kubectl commands. There are a lot of configuration options and it offers both a registry and a container builder service. As this basically is Kubernetes, there isn’t much more to say about it. There are some GCP specific commands (
gcloud docker --push for writing to the GCP repository for example), but mostly usage is similar to Kubernetes.
Google Compute Engine
Google Compute Engine is the basic VM service. As with other things I’ve mentioned, there isn’t a lot of difference with EC2 but there are a couple I want to highlight. I’ve already mentioned the billing differences, it another big one is the flexibility in configuration.
With GCP you can configure the amount of CPU and RAM more precisely than just based on predefined types. That said, there are a lot of different types in AWS so that once again it would depend on your exact requirements what is more useful to you.
Then there are preemptible instances. In a way these are like spot instances, as in that they’re a way to get access to temporary cheaper instances. That’s where the similarities end though, as preemptible instances don’t have am auction system for the pricing and can only run for a maximum of 24 hours before being shut down. It’s likely that it will be shut down before that time, but 24 hours is the absolute maximum.
Which then brings us to the end part of the day where there was a short intro into what I see as GCP’s biggest strength: Big Data and Machine Learning.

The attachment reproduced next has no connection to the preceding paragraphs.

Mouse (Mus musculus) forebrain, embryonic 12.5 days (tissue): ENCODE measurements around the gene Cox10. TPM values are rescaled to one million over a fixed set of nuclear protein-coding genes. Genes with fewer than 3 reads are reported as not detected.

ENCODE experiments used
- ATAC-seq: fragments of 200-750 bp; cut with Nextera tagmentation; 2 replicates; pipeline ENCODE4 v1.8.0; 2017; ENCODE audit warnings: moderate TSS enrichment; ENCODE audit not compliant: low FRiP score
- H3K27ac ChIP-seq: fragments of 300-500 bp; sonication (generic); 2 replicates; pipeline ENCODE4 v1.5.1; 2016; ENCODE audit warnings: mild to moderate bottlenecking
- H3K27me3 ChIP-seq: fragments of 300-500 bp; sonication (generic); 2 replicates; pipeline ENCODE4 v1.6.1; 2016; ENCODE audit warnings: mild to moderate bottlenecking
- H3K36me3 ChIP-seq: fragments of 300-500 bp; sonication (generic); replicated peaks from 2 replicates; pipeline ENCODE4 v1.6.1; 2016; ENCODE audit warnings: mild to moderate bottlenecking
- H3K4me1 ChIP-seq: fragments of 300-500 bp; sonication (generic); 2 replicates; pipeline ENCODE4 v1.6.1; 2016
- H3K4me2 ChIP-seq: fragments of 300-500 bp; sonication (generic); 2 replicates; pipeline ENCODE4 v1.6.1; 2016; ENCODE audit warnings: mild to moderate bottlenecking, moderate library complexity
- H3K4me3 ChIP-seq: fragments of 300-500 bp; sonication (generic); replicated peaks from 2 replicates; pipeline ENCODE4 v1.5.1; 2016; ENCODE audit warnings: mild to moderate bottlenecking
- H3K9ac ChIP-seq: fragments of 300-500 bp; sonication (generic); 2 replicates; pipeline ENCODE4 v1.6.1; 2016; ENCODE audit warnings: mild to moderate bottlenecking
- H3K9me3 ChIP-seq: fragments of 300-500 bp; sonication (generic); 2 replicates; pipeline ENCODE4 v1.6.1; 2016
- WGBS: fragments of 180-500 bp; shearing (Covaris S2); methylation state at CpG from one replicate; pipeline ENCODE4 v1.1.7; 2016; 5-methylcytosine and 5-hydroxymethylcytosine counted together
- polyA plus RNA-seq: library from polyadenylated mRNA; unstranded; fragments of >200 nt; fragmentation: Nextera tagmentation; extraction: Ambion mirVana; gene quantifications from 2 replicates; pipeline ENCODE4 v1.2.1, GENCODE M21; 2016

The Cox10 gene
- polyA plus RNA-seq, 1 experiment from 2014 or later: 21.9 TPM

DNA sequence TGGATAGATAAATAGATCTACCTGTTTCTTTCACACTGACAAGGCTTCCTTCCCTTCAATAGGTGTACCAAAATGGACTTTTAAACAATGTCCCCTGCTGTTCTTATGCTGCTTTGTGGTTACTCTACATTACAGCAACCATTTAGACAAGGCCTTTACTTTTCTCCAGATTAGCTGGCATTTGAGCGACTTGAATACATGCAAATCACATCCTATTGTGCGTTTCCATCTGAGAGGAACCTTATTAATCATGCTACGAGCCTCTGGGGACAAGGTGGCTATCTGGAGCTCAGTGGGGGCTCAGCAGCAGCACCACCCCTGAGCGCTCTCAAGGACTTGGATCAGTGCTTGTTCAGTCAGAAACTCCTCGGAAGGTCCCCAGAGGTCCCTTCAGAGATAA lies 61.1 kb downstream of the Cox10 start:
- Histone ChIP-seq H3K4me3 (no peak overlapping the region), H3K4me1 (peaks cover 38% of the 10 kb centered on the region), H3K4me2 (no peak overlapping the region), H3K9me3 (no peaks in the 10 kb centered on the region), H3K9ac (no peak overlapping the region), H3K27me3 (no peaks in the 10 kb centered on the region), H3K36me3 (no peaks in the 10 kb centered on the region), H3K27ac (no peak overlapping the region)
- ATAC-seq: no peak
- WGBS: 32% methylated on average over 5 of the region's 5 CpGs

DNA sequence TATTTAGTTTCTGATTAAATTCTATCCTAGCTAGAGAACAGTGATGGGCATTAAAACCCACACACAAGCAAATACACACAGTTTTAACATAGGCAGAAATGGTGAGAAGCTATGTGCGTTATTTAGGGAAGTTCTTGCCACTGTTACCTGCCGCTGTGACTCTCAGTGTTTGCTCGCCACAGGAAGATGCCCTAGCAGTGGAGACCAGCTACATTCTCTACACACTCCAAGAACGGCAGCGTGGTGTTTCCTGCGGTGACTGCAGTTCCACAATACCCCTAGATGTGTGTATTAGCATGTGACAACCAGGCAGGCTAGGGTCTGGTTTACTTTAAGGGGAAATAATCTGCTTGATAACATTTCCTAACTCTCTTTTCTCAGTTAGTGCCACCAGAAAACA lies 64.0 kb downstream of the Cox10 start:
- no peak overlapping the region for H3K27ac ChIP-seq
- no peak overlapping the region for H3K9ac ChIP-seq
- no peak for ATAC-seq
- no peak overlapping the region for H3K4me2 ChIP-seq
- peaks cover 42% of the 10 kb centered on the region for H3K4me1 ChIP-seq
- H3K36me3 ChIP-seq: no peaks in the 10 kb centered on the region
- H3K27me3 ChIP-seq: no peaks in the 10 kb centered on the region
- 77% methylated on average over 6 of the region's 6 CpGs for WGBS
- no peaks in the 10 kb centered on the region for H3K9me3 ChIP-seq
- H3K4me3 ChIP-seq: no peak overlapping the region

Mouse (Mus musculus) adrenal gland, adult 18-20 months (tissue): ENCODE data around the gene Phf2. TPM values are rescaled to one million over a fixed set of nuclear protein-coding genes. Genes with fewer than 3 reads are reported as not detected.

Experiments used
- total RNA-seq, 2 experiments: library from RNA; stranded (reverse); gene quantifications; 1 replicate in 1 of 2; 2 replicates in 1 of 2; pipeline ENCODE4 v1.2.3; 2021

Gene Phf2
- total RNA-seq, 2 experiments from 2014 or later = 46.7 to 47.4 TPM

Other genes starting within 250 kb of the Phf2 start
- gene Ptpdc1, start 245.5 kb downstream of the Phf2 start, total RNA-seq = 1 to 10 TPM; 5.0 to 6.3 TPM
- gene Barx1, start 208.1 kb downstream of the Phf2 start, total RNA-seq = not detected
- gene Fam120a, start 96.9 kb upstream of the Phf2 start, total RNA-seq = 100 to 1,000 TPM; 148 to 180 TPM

The Big Data platform consists of several services that I’ll quickly go through. Even if they’d gone into them in depth8, I probably wouldn’t have been able to appreciate everything about it.
This is a data warehouse system, meant to handle a lot of data (and probably built on top of BigTable). From the explanation given, it seems very fast and capable but I don’t have any real experience with similar systems so I can’t do a good comparison.
This is a messaging queue. Similar to SQS, and no real differences that I could see.
A data-processing service, that can handle both streams and batched pipelines.
This is basically Hadoop and Spark as a service.
DataLab is a visualization tool for the other big data services.
As with the Big Data tools, there unfortunately wasn’t a lot of information about what is on offer for this.
Cloud Machine Learning Engine
I’ve written about Tensorflow recently, so I’m not going to explain what it is9 and I doubt anyone will be surprised that this is used as the underlying framework for GCP’s Machine Learning Engine. The ML engine is integrated with several of their other services and is a managed service that you use to build your own models.